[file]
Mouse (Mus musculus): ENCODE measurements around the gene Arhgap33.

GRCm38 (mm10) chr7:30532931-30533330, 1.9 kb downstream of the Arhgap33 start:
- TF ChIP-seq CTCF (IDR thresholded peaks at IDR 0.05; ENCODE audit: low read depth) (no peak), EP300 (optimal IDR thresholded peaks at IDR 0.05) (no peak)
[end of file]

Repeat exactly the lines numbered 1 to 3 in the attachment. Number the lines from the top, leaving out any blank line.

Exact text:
Mouse (Mus musculus): ENCODE measurements around the gene Arhgap33.

GRCm38 (mm10) chr7:30532931-30533330, 1.9 kb downstream of the Arhgap33 start:
- TF ChIP-seq CTCF (IDR thresholded peaks at IDR 0.05; ENCODE audit: low read depth) (no peak), EP300 (optimal IDR thresholded peaks at IDR 0.05) (no peak)